New York

Florine Stettheimer

Columbia University

Florine Stettheimer (1871–1944) was as ultrasophisticated as she was primitivistic. Her mature paintings—one of the very best is, I think, a circus picture in the Hartford Atheneum—combine a delicately dematerialized Rococo handling of the figure, in an airy space, with an orange icelike brightness of hue.

From February to March, Columbia University exhibited more than 60 of Stettheimer’s paintings, watercolors, and drawings, together with sketchbooks and scenographic projects, in the rotunda of Low Memorial Library. The works, which comprise a gift to the University of the Ettie Stettheimer estate, are mostly undated, but they represent mainly the earlier part of the artist’s production, before she refined what an anthologist would consider to be her definitive style. For that reason, it is interesting to see both her more academic origins, which were actually European, and also works that show her coming into her own. Girl at the Well, a large Symbolistic nude that calls to mind the immense popularity of Ingres’ La Source, is a good example of the former, and one that relates to the Americanism of A.B. Davies as well; small landscape studies like Dinard and the sketch Path in the Woods show how good she was even while painting straight. Examples of the other category tend to be in a Bonnardian vein, like Two Flower Vases and Statue of Aphrodite. Works such as George Washington in New York and Sketch for Love Flight of a Pink Candy Heart show Stettheimer in full command of an idiosyncratic but convincing modernism whose very thinness and compositional slackness can seem all the more timely.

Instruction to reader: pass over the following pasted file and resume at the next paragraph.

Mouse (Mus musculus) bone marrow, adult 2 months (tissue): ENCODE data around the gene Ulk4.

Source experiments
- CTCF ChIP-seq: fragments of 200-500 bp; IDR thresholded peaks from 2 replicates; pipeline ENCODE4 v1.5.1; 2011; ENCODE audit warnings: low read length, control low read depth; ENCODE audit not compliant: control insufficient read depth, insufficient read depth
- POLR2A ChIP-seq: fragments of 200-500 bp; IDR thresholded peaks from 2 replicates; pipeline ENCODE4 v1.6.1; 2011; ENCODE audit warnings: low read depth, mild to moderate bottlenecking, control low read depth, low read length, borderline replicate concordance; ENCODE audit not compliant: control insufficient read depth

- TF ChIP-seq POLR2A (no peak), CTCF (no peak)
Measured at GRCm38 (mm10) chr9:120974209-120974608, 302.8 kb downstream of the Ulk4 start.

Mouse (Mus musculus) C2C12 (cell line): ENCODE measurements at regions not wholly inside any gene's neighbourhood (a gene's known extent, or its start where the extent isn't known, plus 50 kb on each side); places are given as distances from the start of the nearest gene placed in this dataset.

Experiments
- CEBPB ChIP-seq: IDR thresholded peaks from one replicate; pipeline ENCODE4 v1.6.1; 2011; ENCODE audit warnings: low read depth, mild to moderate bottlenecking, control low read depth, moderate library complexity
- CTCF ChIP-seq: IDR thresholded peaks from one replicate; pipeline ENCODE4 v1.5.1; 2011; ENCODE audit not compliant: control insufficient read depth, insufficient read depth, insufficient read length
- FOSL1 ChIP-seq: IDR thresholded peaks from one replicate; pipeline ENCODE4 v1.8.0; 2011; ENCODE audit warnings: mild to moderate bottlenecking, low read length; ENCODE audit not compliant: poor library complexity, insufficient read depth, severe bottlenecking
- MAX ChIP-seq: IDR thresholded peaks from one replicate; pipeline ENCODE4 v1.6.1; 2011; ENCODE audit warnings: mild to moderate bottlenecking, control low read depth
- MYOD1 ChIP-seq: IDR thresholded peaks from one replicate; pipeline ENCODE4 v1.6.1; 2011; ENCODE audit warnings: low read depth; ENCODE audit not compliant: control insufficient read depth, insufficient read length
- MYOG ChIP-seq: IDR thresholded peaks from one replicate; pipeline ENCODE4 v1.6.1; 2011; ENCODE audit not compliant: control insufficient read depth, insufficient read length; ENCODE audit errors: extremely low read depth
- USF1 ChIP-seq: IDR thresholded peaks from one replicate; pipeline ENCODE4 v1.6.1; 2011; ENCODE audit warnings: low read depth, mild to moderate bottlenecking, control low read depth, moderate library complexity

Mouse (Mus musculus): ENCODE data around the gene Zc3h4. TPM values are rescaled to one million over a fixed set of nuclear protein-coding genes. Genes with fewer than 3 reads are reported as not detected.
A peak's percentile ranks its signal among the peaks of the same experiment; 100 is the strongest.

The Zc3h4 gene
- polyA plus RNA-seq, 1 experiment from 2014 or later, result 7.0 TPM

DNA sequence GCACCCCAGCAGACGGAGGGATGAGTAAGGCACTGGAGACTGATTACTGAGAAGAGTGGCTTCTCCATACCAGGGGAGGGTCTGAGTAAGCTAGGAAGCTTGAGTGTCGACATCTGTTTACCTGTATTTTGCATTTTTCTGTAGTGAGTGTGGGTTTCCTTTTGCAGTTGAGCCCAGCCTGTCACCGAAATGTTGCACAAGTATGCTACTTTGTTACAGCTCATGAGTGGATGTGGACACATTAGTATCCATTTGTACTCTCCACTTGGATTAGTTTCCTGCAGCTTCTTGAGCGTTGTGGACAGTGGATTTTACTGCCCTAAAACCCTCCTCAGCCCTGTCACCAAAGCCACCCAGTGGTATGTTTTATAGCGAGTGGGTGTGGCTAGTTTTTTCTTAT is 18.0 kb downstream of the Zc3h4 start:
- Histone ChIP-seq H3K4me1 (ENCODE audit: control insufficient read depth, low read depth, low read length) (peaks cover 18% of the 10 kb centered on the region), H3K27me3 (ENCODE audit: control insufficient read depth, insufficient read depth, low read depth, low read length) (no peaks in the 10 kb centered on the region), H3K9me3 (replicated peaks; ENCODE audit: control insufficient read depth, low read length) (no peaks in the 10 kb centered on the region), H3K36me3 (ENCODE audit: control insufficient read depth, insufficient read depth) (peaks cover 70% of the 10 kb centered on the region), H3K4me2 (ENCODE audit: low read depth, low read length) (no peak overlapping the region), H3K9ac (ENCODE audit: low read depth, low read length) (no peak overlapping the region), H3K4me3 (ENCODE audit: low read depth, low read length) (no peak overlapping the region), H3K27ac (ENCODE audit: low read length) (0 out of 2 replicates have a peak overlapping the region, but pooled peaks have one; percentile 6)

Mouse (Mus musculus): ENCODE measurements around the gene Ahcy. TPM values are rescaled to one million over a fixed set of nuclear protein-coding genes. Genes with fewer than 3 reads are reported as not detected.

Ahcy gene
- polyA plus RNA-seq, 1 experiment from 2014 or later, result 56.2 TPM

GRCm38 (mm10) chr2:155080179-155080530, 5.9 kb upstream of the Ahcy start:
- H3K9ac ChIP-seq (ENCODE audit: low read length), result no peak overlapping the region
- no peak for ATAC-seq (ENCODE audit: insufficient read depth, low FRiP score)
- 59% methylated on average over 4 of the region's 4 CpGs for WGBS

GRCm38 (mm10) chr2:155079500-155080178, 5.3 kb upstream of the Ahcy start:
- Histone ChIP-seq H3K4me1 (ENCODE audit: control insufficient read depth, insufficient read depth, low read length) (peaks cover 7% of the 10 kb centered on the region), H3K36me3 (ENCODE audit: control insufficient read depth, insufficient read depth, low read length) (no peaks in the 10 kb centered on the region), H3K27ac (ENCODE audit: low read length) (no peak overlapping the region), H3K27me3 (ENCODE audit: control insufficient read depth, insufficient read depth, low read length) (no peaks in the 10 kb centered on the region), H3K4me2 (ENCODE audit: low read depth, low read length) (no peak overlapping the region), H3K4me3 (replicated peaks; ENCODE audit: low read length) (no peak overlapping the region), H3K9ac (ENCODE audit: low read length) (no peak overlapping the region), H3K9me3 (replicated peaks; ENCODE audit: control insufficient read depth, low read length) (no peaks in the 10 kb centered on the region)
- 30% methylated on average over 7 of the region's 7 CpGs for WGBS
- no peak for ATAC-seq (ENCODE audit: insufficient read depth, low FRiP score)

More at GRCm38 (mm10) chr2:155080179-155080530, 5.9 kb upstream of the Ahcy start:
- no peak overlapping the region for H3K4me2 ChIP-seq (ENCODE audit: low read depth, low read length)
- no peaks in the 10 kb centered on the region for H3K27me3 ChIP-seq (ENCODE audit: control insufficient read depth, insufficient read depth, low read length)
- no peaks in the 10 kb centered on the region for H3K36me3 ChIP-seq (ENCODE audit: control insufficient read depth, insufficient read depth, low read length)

The most intrinsically satisfying work is a full length Portrait of My Sister Carrie in White Dress, in which the head presses up into a dark upper area jammed with Klimtlike leaves. Historically interesting are two sets of costumed dolls which are actually Stettheimer’s designs for the staging of the premiere of Gertrude Stein’s and Virgil Thomson’s opera Four Saints in Three Acts (1934).

––Joseph Masheck